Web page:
For me, the things I wanted in a school were high academics, under six hours away from home, and somewhere I could get playing time,” Pierce said. “Those other factors were way more impactful in my decision than the school’s division.”

Depending on the school, there can be many benefits of being a student-athlete, including post-graduate opportunities, such as having alumni support programs in which alumni of the team help current members find internships and job opportunities. Senior Lainey Feighery is committed to the U.S. Naval Academy (Division 1) for volleyball. 

“The level of play was important because I wanted to play at the highest level possible,” Feighery said. “The level, although important, was not the end-all-be-all; the academy offers the equivalent of a $400,000 education, job security, security clearance and so much more. The defining factor was what would help me the most post-graduation.”

For those navigating the college recruiting process, senior Lauren Seisky, who will play softball for Muhlenberg College in Pennsylvania (Division III), emphasizes that there’s more to it than just having skill. According to USA Today High School Sports, most coaches look for mentally and physically tough prospects. They look for focused, aggressive competitors who display effort, fearlessness, and confidence.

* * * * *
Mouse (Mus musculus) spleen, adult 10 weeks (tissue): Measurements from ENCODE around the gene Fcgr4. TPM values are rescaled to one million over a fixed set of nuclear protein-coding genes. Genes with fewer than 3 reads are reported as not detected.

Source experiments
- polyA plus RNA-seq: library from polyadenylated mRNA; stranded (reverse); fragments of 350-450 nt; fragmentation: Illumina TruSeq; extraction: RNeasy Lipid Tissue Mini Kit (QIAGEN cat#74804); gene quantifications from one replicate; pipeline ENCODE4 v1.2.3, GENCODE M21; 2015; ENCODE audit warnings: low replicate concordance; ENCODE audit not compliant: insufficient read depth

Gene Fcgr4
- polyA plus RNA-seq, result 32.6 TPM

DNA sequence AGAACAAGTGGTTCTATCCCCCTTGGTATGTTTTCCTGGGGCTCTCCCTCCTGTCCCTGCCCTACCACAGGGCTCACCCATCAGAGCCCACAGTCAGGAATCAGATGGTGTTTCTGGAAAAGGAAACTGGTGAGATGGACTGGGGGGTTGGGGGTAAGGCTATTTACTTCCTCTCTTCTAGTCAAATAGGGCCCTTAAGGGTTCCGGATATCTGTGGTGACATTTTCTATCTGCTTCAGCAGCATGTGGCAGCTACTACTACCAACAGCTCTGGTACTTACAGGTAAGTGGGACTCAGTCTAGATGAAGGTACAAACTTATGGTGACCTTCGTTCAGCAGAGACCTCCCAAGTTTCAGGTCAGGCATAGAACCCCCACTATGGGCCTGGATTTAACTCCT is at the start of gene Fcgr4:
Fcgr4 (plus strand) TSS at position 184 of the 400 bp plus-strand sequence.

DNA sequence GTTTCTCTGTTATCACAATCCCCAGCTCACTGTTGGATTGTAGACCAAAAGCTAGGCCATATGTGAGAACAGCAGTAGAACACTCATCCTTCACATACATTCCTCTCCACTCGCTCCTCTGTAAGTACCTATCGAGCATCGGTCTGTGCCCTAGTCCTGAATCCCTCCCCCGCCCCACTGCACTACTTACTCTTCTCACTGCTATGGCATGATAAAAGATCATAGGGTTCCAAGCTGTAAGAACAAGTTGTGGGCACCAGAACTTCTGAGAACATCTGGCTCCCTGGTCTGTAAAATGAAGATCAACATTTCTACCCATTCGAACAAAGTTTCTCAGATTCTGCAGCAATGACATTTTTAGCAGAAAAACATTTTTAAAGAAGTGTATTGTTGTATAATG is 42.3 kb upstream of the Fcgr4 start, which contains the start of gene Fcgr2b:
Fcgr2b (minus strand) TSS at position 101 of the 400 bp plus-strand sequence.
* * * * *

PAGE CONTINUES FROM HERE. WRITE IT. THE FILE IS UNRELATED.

“You have been preparing for this moment your entire athletic career, so trusting your skills and knowing what you’re capable of is going to help a lot,” Siesky said. “Also, coaches care about how well you do in school, how good of a teammate you are, your attitude after messing up in a game and even how you treat your parents.” 

Don’t close any door too soon; you never know what might happen.

— senior Lainey Feighery

Even if not recruited by a coach, there is still a chance that student-athletes can play their sport at the varsity college level. Division I schools have certain amounts of scholarship money they can give to prospects, and oftentimes coaches may not have enough spots for every player they would like to recruit. In this case, coaches can offer a walk-on offer to a player, where a player is on the team without any form of athletic financial aid. There are three different types of walk-ons, preferred, recruited, and unrecruited.

Preferred walk-ons is the highest status, and are guaranteed a spot on the team upon admission. They receive the same amount of support in the admissions process as scholarship athletes. 

Recruited walk-ons are those whose positions are not guaranteed upon admission, and the coach may expect them to red-shirt their first year. NCAA athletes have four years of eligibility to play, and red-shirting essentially means to be on the team but not use a year of eligibility by not playing in games or events. This saves a year of eligibility for when the player wants to use it, typically later or after college when they are more developed at the sport. 

Unrecruited walk-ons, the least common of all three, must get into the school without any support from the coach, and would have to attend an open tryout after admission. Whatever the case, there is always an opportunity for a student-athlete to continue their sport in college.

“The best advice that I can give is just keep emailing and keep all your options open,” Feighery said. “Don’t close any door too soon; you never know what might happen.”